June 6-9: Garden symposium
'Earth Perfect?' to feature prominent speakers, garden tours
1:34 p.m., May 15, 2013--Everyone who appreciates the beauty of nature and gardens from backyard enthusiasts to art historians will find something to learn and enjoy at the "Earth Perfect?" symposium, being held June 6-9 at locations at and near the University of Delaware.
"Earth Perfect: Nature, Utopia and the Garden" will combine themed tours of some of the area's most renowned gardens with lectures, panel discussions and academic papers on topics related to the garden. Designed for members of the public who are interested in the importance and meaning of gardens, as well as for professional gardeners and scholars, its expert speakers will focus on such aspects as landscape architecture, history, art, literature, botany, environmental impacts and garden design.
Through July 17: 'Coastal Zone Act'
Through July 31: 'Margaret Walker' exhibition
The symposium follows the publication of an essay collection by the same name, co-edited by Annette Giesecke, professor of ancient Greek and Roman studies at UD, and Naomi Jacobs, professor of English at the University of Maine (Black Dog Publishing, 2012), that explores the relationship between humanity and the garden through a variety of disciplinary lenses. A second collection of essays is in development.
"This is not an event designed primarily for scholars," Giesecke says of the symposium. "Just about everyone seems to have some connection to gardens their own, their grandmother's, a public garden. People really light up when they hear about this event."
Following are a few highlights of the symposium.
- Keynote speakers will include Emma Morris, author of the acclaimed Rambunctious Garden: Saving Nature in a Post-Wild World; Jane Knight, landscape architect of the Eden Project, a new global garden and environmental education charity in Cornwall, England; Rick Darke, widely published author, photographer, lecturer and consultant on regional landscape design and conservation; and Stephen Forbes, executive director of the Botanic Gardens of Adelaide in South Australia.
- Additional keynote talks will be delivered by photographer Margaret Morton, whose work includes four published books; UD’s McKay Jenkins, professor and author of What's Gotten Into Us: Staying Healthy in a Toxic World; UD’s Doug Tallamy, professor and author of Bringing Nature Home: How Native Plants Sustain Wildlife in Our Gardens; permaculture expert Eric Toensmeier, author of Perennial Vegetables; and landscape architect Marcus de la fleur, whose projects apply sustainable site development principles.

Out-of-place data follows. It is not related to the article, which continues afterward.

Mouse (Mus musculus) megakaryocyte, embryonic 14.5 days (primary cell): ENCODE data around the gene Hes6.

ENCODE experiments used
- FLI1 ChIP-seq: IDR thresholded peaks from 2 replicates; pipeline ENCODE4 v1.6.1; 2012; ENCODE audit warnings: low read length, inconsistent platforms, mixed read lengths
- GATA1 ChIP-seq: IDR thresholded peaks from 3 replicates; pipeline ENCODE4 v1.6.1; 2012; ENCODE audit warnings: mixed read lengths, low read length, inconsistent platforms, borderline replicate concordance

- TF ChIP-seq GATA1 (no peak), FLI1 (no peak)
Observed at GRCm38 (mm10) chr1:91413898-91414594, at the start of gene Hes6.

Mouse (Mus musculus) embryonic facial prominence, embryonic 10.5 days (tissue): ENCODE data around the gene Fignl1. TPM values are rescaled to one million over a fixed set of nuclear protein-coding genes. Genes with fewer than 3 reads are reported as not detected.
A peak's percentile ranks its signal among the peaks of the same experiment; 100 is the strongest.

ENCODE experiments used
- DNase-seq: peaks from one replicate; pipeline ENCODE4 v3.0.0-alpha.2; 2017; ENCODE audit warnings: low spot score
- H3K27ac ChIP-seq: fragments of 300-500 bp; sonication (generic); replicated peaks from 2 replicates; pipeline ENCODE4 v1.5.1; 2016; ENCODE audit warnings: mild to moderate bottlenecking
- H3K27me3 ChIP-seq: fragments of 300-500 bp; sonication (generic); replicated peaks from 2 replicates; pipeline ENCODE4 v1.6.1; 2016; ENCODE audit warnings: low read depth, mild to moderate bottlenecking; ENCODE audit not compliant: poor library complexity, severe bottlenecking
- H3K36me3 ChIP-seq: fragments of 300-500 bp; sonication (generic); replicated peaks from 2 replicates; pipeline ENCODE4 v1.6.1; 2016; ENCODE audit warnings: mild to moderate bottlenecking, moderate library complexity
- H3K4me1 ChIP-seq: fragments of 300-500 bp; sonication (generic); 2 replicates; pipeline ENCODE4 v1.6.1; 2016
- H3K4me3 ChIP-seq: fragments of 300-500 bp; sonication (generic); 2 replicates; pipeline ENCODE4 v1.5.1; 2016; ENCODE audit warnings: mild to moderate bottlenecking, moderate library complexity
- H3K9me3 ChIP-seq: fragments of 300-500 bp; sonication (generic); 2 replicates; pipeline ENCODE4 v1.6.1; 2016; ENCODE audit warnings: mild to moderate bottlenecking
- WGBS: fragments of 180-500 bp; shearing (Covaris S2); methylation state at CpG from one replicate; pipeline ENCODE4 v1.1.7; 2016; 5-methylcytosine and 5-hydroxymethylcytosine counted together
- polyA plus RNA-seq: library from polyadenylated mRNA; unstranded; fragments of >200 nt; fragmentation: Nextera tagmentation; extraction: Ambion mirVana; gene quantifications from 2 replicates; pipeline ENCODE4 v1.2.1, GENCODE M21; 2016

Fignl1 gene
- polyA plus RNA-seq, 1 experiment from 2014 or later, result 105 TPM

- Tours will be given at Longwood Gardens, site of the June 7 sessions, and at Chanticleer Garden and Winterthur Garden, where the June 8 events will be held. June 9 will feature tours at Mt. Cuba Center and at the Delaware Center for Horticulture, where Wilmington community garden tours will be available.
- In addition to several opening-day lectures on June 6, when all events will be at Clayton Hall Conference Center on UD's Newark campus, a variety of presentation sessions and workshops will be held that day. Topics will include science and the garden, reclamation and reuse, ecosystem designs, literary gardens, sustainability, and gardens and healing.
For a detailed program and registration information, visit the website. The symposium offers attendees 20 American Society of Landscape Architects CEUs.
UD sponsors of the symposium are the Interdisciplinary Humanities Research Center, the Center for Material Culture Studies and the departments of Art, Art Conservation, Art History, English, Fashion and Apparel Studies, History and Philosophy, all in the College of Arts and Sciences; the colleges of Agriculture and Natural Resources and of Earth, Ocean, and Environment; and the Delaware Environmental Institute. Other sponsors and participants include Longwood Gardens, Chanticleer, Winterthur, Mt. Cuba Center, the Delaware Center for Horticulture and the American Public Gardens Association.
Article by Ann Manser
Photo by Evan Krape